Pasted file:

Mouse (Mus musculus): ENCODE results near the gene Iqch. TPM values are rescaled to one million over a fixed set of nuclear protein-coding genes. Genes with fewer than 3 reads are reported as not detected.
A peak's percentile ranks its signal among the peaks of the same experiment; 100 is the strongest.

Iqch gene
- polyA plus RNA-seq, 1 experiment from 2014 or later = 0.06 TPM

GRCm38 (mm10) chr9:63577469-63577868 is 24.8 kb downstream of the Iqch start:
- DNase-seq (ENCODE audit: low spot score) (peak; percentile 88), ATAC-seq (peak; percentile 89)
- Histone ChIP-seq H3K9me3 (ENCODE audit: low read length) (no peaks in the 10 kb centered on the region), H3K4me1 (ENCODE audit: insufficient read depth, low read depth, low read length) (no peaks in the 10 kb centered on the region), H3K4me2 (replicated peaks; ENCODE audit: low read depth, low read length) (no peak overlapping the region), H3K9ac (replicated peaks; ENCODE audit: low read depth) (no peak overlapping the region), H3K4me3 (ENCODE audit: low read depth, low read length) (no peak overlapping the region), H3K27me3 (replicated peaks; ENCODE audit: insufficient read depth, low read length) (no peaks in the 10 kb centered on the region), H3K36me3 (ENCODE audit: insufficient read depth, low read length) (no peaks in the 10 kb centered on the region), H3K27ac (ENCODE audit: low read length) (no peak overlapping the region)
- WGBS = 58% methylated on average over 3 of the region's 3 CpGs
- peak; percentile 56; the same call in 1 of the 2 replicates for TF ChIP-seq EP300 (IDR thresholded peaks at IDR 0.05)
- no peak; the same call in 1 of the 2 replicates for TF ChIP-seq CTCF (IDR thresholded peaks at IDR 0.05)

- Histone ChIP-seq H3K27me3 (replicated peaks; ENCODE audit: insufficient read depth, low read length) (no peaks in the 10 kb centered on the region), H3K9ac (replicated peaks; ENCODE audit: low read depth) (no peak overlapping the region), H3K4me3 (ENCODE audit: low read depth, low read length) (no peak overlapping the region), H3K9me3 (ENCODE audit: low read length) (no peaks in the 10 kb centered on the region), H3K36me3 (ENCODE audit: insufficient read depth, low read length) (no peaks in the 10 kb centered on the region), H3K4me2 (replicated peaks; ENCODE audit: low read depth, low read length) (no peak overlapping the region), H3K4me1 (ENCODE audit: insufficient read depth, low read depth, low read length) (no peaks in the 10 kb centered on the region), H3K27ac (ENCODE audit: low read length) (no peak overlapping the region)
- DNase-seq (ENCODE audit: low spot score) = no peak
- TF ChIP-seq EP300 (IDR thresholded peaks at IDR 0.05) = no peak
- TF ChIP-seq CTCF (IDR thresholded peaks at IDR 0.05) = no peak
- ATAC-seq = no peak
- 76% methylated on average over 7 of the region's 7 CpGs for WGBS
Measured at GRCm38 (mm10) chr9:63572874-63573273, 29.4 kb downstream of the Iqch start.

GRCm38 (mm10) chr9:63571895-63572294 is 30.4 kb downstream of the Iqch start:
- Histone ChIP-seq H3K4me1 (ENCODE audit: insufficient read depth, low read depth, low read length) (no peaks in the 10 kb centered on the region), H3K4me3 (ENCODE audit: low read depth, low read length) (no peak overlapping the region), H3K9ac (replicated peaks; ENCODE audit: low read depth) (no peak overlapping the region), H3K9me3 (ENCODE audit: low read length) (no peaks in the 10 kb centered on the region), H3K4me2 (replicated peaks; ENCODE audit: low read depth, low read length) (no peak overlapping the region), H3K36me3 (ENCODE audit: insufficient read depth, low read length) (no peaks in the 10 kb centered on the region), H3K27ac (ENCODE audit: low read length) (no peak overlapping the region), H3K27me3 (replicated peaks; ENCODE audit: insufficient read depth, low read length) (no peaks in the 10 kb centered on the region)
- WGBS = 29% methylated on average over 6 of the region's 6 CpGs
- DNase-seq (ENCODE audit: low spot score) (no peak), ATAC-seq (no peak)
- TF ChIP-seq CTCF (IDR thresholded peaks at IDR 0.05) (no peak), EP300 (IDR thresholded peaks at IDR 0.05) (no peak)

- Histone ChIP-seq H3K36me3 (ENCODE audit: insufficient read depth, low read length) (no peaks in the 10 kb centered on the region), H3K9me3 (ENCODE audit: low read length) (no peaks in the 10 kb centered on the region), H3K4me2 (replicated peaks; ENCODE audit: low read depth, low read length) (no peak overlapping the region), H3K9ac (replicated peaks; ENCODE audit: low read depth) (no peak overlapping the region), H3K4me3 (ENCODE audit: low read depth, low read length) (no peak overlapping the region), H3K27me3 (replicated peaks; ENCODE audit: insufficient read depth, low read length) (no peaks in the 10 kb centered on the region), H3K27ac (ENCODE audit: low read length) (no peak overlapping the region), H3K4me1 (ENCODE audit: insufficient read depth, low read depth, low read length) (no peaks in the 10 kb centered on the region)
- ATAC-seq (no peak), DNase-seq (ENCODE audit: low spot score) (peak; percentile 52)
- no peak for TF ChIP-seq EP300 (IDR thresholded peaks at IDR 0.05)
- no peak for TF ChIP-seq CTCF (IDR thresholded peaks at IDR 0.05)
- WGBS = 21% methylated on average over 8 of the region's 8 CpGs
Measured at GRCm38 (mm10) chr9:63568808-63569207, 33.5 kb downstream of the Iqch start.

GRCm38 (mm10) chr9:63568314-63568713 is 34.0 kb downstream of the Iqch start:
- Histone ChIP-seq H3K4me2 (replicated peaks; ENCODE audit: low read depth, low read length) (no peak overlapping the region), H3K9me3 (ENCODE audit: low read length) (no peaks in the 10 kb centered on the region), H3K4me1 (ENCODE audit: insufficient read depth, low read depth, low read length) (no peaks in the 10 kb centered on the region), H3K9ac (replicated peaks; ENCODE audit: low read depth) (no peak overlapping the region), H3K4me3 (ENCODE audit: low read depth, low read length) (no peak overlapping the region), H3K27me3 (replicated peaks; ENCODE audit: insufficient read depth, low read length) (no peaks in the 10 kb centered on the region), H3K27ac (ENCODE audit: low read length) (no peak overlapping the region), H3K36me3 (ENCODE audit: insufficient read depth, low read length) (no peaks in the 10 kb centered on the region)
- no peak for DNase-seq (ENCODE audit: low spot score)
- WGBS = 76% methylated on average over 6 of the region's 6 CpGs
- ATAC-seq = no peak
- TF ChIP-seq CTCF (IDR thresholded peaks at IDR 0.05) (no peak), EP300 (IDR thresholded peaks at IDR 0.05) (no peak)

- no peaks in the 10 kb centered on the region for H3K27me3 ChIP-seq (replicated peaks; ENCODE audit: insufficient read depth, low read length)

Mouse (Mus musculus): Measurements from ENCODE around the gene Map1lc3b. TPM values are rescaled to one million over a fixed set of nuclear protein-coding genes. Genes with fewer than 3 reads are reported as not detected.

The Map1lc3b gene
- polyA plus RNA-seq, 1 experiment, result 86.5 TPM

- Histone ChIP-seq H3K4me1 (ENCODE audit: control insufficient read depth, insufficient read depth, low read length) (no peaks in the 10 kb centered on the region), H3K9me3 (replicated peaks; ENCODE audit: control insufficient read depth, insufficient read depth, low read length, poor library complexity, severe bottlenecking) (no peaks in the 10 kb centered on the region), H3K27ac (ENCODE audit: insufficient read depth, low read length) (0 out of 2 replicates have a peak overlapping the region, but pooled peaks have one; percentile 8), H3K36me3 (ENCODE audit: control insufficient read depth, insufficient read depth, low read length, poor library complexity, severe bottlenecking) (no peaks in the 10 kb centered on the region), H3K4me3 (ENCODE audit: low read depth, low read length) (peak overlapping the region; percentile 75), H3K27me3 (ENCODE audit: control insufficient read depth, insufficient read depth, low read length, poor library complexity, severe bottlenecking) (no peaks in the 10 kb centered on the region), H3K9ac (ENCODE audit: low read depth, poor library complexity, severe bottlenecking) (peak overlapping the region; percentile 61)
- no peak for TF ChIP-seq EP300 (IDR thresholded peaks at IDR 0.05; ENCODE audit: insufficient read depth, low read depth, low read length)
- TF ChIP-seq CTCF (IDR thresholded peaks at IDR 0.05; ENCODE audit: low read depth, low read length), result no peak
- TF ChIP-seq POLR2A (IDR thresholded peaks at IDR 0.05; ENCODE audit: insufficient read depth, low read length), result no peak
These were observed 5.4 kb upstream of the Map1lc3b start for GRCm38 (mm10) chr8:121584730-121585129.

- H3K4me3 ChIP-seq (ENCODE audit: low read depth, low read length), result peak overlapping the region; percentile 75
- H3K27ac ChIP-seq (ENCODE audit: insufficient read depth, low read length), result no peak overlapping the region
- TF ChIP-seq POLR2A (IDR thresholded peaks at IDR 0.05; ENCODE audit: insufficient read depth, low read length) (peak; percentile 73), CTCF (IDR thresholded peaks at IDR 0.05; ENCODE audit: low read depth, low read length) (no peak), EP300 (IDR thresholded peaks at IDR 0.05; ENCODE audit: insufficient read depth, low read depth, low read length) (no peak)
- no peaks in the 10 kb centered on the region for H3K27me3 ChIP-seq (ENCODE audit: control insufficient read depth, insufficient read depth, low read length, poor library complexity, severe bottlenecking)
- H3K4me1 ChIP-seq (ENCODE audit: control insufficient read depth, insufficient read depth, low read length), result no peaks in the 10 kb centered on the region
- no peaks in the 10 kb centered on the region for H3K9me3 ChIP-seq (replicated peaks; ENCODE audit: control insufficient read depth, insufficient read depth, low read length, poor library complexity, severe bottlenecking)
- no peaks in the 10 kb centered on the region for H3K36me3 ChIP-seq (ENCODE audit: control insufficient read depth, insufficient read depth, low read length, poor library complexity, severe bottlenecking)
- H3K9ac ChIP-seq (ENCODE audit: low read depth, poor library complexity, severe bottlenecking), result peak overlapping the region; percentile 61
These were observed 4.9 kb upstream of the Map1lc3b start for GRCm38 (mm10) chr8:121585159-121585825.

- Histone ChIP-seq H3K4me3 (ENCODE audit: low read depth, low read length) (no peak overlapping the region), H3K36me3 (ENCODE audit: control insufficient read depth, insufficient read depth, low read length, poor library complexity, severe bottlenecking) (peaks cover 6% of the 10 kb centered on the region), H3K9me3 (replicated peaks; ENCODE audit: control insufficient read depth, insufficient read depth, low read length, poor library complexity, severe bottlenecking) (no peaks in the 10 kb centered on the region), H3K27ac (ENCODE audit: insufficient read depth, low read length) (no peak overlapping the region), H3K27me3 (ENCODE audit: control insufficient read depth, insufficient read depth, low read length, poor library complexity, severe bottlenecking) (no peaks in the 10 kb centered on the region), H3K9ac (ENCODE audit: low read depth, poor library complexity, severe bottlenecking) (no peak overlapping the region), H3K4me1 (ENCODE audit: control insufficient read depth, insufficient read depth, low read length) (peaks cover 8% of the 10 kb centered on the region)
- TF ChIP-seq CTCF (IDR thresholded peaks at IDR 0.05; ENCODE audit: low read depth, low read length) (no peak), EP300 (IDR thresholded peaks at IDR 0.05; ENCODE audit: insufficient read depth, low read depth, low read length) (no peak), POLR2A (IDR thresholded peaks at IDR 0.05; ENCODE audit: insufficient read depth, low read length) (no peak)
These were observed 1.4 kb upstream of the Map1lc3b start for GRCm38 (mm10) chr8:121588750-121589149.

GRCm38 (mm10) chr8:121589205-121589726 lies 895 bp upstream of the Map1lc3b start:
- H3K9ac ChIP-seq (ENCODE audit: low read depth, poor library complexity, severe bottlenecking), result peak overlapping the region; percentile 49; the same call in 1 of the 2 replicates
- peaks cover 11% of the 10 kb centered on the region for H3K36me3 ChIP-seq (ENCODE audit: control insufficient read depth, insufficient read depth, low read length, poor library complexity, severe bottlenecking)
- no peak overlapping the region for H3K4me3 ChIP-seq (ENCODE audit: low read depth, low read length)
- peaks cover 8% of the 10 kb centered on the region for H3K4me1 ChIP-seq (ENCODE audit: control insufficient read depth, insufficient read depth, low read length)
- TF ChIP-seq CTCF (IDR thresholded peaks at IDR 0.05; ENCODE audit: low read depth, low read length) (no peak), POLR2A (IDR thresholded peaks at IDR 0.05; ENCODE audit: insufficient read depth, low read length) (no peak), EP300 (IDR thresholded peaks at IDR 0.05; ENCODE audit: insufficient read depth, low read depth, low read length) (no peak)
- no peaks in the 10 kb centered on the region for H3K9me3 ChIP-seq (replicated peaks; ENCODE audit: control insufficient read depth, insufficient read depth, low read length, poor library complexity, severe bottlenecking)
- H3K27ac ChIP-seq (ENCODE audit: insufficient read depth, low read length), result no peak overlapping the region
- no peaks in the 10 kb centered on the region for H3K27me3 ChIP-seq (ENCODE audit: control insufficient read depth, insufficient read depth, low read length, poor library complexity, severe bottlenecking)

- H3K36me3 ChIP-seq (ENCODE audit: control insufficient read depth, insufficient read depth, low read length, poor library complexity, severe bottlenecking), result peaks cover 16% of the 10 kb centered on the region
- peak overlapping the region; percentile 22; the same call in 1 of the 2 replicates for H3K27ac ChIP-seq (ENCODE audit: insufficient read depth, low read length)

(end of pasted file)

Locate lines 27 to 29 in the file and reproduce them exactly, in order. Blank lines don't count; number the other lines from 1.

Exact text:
- WGBS = 21% methylated on average over 8 of the region's 8 CpGs
Measured at GRCm38 (mm10) chr9:63568808-63569207, 33.5 kb downstream of the Iqch start.

GRCm38 (mm10) chr9:63568314-63568713 is 34.0 kb downstream of the Iqch start: